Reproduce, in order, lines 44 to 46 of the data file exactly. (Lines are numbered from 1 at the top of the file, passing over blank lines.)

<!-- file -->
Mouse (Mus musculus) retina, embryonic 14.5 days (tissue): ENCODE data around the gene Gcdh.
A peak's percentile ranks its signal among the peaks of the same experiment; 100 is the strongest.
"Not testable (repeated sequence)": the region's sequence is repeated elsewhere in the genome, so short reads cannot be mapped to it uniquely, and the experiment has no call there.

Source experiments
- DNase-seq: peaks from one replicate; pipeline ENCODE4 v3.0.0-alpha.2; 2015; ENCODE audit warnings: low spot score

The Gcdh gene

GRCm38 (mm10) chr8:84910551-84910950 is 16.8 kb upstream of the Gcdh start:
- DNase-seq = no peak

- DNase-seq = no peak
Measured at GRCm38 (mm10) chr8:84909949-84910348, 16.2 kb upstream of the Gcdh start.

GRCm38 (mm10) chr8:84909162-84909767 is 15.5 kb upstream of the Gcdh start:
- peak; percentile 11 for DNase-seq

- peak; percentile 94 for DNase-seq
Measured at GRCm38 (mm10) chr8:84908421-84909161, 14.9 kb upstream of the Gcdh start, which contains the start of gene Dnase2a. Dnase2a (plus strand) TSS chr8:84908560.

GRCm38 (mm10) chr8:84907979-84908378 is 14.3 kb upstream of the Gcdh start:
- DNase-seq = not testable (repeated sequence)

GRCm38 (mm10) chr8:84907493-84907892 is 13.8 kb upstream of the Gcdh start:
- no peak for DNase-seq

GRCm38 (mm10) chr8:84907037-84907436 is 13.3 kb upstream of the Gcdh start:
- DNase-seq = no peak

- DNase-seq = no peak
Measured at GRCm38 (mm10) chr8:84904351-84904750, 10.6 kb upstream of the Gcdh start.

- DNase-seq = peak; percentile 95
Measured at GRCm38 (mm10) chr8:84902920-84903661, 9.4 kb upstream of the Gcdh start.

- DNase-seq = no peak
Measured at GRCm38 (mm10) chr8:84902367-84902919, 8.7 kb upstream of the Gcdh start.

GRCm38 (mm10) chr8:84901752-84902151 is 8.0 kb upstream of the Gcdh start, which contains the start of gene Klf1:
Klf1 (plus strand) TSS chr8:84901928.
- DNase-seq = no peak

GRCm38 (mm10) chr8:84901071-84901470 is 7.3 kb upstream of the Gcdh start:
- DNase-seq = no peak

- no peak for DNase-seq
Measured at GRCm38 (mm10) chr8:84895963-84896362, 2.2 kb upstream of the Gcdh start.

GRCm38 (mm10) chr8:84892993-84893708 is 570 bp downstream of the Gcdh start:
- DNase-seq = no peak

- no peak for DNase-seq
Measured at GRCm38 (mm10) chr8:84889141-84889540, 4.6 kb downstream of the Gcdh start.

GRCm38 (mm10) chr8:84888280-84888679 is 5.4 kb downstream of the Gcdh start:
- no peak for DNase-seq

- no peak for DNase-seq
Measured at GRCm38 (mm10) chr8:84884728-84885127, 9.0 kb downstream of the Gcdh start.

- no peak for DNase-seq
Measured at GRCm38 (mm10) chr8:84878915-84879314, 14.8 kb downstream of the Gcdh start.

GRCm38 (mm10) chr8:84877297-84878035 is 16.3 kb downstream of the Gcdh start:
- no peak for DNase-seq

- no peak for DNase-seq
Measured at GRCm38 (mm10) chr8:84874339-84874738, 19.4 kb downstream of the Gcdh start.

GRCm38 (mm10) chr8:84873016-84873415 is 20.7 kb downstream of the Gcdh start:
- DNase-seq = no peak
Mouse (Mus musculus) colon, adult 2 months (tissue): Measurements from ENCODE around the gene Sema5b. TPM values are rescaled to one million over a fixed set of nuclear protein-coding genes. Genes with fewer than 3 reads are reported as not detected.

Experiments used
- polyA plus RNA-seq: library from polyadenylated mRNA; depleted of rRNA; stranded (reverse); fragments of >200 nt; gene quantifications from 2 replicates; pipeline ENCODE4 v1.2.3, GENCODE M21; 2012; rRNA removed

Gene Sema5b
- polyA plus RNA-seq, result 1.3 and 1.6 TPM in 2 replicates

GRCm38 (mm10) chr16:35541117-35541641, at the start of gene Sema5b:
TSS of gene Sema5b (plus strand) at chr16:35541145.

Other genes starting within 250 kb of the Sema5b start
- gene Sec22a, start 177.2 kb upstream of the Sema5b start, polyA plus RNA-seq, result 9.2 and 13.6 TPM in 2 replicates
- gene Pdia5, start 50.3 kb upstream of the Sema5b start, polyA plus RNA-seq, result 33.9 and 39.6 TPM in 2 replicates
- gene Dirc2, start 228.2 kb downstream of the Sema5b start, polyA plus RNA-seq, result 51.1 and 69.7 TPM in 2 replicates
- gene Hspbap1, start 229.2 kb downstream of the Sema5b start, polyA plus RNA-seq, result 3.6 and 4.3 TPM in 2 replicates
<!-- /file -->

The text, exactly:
GRCm38 (mm10) chr8:84877297-84878035 is 16.3 kb downstream of the Gcdh start:
- no peak for DNase-seq

- no peak for DNase-seq